And finally, be aware that many insurers include storm deductibles that increase your initial out-of-pocket expense in the event a named storm hits your area. Some insurance policies reimburse at least part of the cost of hauling out, and associated hurricane prep and will reduce the storm deductible if the boat is hauled when a named storm warning (hurricane-force winds predicted in 24 hours or less) is issued.
In 1985, the Massachusetts Institute of Technology did a study determining that boats stored ashore fared better than boats on the water. You can really (ITAL) stack the odds in favor of your boat if you trailer it to Minnesota. Short of that, store your boat in a garage; if that’s not possible, park it with the bow into the wind and away from overhanging tree branches and power lines.
Remove batteries and fill the bilges with water as high as you can without damaging any wiring or systems. After letting some (not all) of the air out of the tires, block the trailer wheels, tie the boat to the trailer and the trailer to the ground with spikes and cable, heavy rope or webbing. Remove everything you can (outriggers, biminis, cushions, covers, etc.) and take it all home.
Hauled on Shore
Once the yard places your boat in its cradle, follow all the steps you just read for trailer boats. Depending on the cradle, you may want to omit filling the bilges with water.
If you store your boat in a dry-stack building, make certain its building certificate specifies that it can withstand at least a Category 3 hurricane. If it can’t, get your boat out of there and onto a trailer so you can take it inland and tie it to the ground.
In Water at Marina
Anywhere you would normally use a single dock line, use two. Cross your spring lines fore and aft. If possible, avoid tying your lines to dock cleats. Attach them high on the strongest and tallest pilings to allow for abnormally high tides and storm surges. Wherever a line crosses a gunwale, wrap it in rubber hose or heavy rags and tape it tightly to avoid chafing. Plan on using dock lines at least as long as your boat, and make sure they’re new and heavy-duty.
Don’t be stingy with fenders. Use the biggest, baddest ones you can and use fender boards, as well, if necessary. And bring lots of extra lines too: You may protect your boat perfectly only to find that the owner of the boat next to you hasn’t. Tie up your neighbor’s boat correctly, and it may save you a big headache.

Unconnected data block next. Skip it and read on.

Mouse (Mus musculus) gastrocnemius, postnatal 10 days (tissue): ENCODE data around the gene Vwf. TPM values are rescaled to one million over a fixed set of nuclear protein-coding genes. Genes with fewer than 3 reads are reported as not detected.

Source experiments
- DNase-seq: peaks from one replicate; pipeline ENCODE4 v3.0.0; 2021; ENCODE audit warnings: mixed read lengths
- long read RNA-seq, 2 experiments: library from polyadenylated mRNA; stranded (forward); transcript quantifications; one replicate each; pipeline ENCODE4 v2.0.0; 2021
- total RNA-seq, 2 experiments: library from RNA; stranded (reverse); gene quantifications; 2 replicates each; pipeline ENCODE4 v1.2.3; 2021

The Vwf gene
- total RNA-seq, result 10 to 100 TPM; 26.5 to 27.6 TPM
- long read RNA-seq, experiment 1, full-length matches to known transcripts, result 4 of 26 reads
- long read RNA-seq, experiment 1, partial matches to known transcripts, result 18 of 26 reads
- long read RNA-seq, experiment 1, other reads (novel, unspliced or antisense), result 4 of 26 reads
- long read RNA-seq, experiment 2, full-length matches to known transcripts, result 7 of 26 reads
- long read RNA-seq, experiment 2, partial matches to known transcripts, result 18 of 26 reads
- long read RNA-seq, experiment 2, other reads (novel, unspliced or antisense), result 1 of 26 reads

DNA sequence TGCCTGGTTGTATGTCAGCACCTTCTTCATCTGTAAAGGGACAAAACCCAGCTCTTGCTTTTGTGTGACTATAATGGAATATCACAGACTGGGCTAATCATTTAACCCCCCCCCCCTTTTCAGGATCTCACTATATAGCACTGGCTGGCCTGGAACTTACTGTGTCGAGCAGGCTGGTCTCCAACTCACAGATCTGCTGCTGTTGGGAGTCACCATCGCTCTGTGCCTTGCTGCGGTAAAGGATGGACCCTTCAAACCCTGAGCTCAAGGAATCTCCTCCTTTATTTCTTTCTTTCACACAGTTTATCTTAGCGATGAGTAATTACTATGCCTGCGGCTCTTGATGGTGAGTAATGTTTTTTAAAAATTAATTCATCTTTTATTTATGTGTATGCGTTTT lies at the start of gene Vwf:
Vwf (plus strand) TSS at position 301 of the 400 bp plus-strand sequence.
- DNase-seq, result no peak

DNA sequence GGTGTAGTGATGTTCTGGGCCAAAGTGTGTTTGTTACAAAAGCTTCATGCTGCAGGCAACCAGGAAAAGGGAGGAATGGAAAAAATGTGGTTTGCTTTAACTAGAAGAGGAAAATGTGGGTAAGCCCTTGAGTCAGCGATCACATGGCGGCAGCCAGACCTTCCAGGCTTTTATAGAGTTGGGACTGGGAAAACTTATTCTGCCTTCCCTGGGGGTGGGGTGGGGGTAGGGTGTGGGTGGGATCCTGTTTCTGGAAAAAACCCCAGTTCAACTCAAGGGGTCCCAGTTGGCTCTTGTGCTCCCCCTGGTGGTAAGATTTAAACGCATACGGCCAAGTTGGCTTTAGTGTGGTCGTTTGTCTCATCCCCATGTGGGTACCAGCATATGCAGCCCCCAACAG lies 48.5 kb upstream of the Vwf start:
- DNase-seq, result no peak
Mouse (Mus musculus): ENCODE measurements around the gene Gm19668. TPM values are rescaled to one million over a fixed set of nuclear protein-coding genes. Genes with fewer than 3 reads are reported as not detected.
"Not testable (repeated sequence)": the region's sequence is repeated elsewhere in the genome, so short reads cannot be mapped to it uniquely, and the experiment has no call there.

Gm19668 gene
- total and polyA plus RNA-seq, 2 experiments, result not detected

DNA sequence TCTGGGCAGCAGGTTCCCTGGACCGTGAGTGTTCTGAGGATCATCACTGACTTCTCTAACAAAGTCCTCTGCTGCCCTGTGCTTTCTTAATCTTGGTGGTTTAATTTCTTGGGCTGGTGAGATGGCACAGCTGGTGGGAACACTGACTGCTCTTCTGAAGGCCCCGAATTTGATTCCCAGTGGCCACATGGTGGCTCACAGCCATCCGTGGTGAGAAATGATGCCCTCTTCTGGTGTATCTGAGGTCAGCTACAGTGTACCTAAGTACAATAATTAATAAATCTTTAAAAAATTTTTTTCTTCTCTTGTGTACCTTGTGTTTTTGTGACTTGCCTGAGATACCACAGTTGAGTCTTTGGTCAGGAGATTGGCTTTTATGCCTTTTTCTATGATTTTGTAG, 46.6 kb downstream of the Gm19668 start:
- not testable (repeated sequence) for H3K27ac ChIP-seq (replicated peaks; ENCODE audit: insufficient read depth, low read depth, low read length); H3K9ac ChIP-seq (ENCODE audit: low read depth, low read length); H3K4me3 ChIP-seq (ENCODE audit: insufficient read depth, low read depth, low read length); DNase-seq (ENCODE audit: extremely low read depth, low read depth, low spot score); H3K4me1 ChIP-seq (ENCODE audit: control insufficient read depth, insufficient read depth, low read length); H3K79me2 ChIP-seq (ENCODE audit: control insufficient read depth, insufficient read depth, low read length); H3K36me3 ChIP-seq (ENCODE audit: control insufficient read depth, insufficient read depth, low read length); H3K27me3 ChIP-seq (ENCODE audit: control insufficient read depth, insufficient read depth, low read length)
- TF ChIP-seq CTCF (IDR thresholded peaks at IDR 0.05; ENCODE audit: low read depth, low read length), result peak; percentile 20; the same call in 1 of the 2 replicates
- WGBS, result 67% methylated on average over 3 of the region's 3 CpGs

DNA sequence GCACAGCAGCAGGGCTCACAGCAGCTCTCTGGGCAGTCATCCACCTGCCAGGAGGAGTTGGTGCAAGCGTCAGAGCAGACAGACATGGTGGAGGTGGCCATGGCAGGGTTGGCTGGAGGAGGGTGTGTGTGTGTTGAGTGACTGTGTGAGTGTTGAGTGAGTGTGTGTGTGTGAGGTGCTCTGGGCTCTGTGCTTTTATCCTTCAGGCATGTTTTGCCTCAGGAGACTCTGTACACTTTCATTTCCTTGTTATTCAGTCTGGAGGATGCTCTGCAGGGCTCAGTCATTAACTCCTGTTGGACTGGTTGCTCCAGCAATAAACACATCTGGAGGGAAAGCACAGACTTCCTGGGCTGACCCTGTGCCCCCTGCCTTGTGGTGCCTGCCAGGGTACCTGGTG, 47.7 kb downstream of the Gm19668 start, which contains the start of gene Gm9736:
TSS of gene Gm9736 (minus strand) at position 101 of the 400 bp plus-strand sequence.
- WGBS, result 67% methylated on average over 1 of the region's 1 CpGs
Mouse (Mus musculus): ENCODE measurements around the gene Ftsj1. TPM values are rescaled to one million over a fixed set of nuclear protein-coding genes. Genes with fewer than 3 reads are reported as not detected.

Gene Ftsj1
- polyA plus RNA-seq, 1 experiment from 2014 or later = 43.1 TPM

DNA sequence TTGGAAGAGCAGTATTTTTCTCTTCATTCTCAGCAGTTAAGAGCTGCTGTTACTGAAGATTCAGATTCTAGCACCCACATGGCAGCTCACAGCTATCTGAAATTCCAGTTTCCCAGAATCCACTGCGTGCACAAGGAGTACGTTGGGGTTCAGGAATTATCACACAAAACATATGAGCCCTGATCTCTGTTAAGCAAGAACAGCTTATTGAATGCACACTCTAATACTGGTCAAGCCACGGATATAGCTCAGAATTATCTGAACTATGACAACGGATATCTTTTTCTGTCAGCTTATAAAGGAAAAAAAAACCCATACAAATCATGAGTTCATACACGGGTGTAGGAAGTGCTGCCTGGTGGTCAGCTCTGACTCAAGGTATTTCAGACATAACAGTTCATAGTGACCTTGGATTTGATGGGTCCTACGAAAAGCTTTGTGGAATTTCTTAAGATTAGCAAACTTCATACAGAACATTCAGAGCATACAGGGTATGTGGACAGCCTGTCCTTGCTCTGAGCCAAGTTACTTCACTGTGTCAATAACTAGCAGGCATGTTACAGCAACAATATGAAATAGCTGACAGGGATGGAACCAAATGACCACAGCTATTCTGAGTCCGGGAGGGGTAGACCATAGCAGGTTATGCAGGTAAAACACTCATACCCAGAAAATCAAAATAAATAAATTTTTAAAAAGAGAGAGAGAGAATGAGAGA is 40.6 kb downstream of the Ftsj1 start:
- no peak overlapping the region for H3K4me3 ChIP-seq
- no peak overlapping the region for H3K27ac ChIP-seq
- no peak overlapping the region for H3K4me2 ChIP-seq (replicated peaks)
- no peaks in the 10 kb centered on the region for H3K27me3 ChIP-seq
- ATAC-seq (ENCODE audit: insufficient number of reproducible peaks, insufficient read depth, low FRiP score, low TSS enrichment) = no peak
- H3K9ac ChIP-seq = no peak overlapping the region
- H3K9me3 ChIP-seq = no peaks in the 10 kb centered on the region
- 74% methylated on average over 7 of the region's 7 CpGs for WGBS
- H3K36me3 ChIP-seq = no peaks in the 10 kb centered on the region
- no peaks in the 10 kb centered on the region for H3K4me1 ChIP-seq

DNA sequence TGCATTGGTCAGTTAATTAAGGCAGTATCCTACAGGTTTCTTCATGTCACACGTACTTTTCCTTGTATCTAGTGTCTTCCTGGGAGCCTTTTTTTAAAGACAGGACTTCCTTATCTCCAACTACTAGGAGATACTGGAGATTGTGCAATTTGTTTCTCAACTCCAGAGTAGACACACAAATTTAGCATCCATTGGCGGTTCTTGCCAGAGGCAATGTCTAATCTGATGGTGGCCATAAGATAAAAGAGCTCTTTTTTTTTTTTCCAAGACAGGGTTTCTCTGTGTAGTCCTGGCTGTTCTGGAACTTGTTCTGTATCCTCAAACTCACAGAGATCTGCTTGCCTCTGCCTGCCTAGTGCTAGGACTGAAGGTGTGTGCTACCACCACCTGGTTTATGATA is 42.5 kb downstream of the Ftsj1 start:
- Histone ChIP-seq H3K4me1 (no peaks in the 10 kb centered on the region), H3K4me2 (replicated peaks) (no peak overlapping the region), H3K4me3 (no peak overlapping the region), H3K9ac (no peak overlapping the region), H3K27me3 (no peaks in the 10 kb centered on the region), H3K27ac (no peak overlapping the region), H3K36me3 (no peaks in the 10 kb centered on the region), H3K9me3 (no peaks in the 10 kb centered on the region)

Again, face your bow into the wind, if possible. Plug your exhaust(s) with a wooden bung, Styrofoam or cork to keep water from infiltrating your engine. Use tape to seal all portholes, vents and hatches.
In Water Away from Marina
Ideally, you want to secure your boat in the middle of whatever sheltered body of water you’re in, with doubled lines in every direction to solid points on shore. Remember that other boats may want to tie up there as well, so don’t block their access.
If anchoring, set at least two larger Danforth or plow-style anchors in sand, clay or some other firm bottom at 120 degrees from each other rather than in soft muck. Don’t forget that the wind will likely blow your boat in a 360-degree circle, so be sure you have enough swing room. Studies have shown helix-style anchors that physically “screw” into the bottom work better than any other design. Anchor your boat with the bow into the projected wind direction. Anchor line length should be 10 times the depth of the water to compensate for storm surge and swing, and be sure to add chafing gear anywhere the anchor line crosses another line or a gunwale. Do not stay aboard to ride out the storm.
If your boat hasn’t sustained damage, congratulations. Start cleaning. If you suffered damage, immediately contact your insurance agent so an adjuster can come and make an evaluation. Adjusters are very busy after major storms, so be patient. But don’t start repairing anything until after the insurance company has seen your vessel.
A hurricane is not a nautical death sentence. If you prepare properly, you stand a better-than-average chance of coming through the maelstrom with little or no damage.